A mixture of the previous product QN (0.13 g, 0.5 mmol) and CC1 (0.09 g, 0.5 mmol) were refluxed in ethanol (6 ml). A large amount of yellow powder solids precipitated after reacted overnight. Then the crude product was obtained by filtered, following washed by cold ethanol and ethyl ester. A yellow compound CNN (0.13 g, 0.3 mmol, 60%) was obtained after dried. 1H NMR (600 MHz, DMSO-d6) δ (ppm) (Supplementary Figure S7): 8.76 (s, 1H), 8.62 (d, J = 16.2 Hz, 1H), 8.39 (d, J = 8.8 Hz, 1H), 8.02 (dd, J = 8.6, 6.1 Hz, 2H), 7.96 (d, J = 7.4 Hz, 1H), 7.92 (d, J = 6.7 Hz, 1H), 7.76 (d, J = 16.2 Hz, 1H), 7.68–7.63 (m, 2H), 7.32 (dd, J = 8.9, 1.8 Hz, 1H), 4.78 (d, J = 7.2 Hz, 2H), 4.27 (t, J = 6.0 Hz, 2H), 3.29–3.25 (m, 3H), 2.84 (s, 6H), 2.25–2.18 (m, 2H), 1.86 (s, 6H), 1.51 (t, J = 7.2 Hz, 3H). 13C NMR (151 MHz, DMSO-d6) δ (ppm) (Supplementary Figure S8): 181.80 159.43, 154.74, 144.39, 140.94, 137.58, 135.00, 131.69, 130.64, 129.82, 129.62, 128.61, 128.25, 125.64, 123.60 120.36, 115.54, 111.89, 108.19, 65.79, 54.92, 52.75, 43.20, 42.69, 26.21, 24.59, 14.25. HRMS m/z (Supplementary Figure S9): calculated for C29H35N2O+ [M+: 427.2744, found 427.2394.

Cell Culture

The frozen H9C2 cells were taken out of the liquid nitrogen tank and put into the preheated water bath for rapid melting. All the solution in the frozen storage tube was transferred to the centrifuge tube for 1,000 r/min, 5 min. The supernatant was discarded, and the bottom cells were precipitated by mixing with the complete medium (DMEM containing 10% FBS, 1% penicillin and streptomycin). All of them were transferred to culture flask and cultured at 37°C in 5% CO2. Then it was transferred to the second generation for subsequent experiments.

Cell Treatment

H9C2 cells with a density of 2.5 × 105 were inoculated into a 35 mm SIM-specific petri dish containing 2 ml complete medium. After 24 h culture, the cells were washed twice with preheated PBS. The cells were treated with CNN at 500 nM for 1 h and then incubated with or without commercial lysosomal probe LTG at 100 nM for 30 min. Then the cells were washed with phenol-free red DMEM medium for 5 times. Finally, the cells were cultured in complete medium without phenol red and observed under super resolution confocal microscope.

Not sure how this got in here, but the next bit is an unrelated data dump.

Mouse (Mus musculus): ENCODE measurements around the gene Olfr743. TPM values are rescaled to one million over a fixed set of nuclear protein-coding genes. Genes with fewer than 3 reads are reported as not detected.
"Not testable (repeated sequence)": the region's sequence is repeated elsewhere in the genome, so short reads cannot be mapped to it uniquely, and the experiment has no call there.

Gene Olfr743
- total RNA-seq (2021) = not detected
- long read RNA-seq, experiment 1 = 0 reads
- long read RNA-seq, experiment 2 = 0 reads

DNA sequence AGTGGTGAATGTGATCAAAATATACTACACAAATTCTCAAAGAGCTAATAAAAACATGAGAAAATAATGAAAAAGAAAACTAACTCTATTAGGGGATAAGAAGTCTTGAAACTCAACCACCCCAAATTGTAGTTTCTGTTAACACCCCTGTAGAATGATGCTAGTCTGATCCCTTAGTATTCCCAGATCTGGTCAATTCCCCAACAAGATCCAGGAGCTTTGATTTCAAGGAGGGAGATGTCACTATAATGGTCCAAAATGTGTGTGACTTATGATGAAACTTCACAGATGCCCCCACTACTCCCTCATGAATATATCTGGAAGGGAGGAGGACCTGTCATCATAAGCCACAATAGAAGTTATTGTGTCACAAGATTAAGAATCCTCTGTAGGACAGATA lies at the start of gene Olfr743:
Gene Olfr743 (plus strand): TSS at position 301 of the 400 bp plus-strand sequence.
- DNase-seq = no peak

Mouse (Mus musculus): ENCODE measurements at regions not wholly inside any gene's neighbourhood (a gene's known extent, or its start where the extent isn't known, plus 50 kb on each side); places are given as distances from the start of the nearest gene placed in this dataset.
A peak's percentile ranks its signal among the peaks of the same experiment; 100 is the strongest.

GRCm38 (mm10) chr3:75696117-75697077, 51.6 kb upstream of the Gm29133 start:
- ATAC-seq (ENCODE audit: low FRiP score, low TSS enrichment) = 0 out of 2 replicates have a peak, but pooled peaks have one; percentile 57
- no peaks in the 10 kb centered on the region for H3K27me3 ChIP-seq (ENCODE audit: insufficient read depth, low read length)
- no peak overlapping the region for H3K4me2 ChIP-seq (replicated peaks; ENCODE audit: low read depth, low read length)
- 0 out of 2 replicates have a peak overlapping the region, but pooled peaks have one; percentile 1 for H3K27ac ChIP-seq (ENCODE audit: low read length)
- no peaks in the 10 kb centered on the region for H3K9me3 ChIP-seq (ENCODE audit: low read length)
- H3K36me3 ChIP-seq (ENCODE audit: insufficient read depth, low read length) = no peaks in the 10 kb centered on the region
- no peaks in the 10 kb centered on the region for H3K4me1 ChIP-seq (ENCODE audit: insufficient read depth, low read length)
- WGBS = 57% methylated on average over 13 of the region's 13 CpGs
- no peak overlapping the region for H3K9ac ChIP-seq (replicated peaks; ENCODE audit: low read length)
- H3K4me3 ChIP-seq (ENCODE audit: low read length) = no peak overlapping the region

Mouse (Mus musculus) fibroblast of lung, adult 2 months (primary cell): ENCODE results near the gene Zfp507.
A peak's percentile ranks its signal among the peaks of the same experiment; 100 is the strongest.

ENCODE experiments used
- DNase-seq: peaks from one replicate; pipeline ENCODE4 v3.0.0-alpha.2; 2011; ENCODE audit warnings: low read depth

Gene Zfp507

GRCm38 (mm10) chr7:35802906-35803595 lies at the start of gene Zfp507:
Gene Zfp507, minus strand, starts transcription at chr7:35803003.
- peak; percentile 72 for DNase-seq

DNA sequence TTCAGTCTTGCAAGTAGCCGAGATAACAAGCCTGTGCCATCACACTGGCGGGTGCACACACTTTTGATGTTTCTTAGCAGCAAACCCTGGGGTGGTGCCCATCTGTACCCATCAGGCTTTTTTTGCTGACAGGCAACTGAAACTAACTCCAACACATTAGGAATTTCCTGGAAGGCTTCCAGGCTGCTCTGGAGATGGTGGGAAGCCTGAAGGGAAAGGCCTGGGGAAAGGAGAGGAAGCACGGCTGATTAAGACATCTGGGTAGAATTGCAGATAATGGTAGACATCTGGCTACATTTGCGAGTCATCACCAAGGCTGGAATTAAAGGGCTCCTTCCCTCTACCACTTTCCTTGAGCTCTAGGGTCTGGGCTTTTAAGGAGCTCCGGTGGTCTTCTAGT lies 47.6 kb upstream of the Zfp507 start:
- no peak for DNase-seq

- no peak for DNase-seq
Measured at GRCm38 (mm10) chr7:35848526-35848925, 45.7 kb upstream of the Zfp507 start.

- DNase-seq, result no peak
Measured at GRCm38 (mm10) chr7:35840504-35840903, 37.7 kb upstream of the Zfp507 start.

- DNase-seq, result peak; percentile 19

Membrane making and grouping of diabetic cardiomyopathy model in vitro: the blank control group was treated with 5.5 mM low-glucose medium. The hypertonic group (HP group) was treated with 5.5 mM low-sugar medium and 29.5 mM mannitol for 24 h H9C2 cardiomyocytes were stimulated with 35 mM high glucose solution for 24 h in the high glucose group (HG group). After film-making, H9C2 cells were treated with CNN and PKMTDR for 1 h and 20 min, respectively. Finally, images were captured and processed by super-resolution confocal microscope.

Cytotoxicity Assay

Cell Counting Kit-8 (CCK-8) was used to detect the cytotoxicity of probe CNN. H9C2 cells diluted with complete medium were inoculated into 96-well plates at a density of 8 × 103 cells/well, and cultured for 24 h in an incubator containing 5% CO2 at 37°C. Then CNN and DMEM containing 0, 0.5, 1, 2, 5, 10 μM were used to replace the original media in 96-well plates. After 24 h, each well was added 10 μL CCK8 solution and incubated in an incubator for 2 h. Finally, the absorbance at 450 nm was determined by enzyme-linked immunosorbent assay.

OMX 3D-SIM Imaging

A total of 2.5 × 105 H9C2 cells were seeded on a 35 mm glass-bottom microwell dish and incubated with 2 ml of DMEM medium supplemented with 10% FBS for 24 h. After treatment, the cells were washed twice with preheated PBS. The cells were treated with CNN at 500 nM for 1 h. Then the cells were washed with PBS for 3 times and phenol-free red DMEM medium for 4 times. H9C2 cells cultured in a phenol-free DMEM were observed under an OMX 3D-SIM (Delta Vision, Inc., Issaquah, WA, United States) equipped with a 60×/1.42 numerical aperture oil-immersion objective lens and solid-state lasers. Obtained SIM images were analyzed using ImageJ software.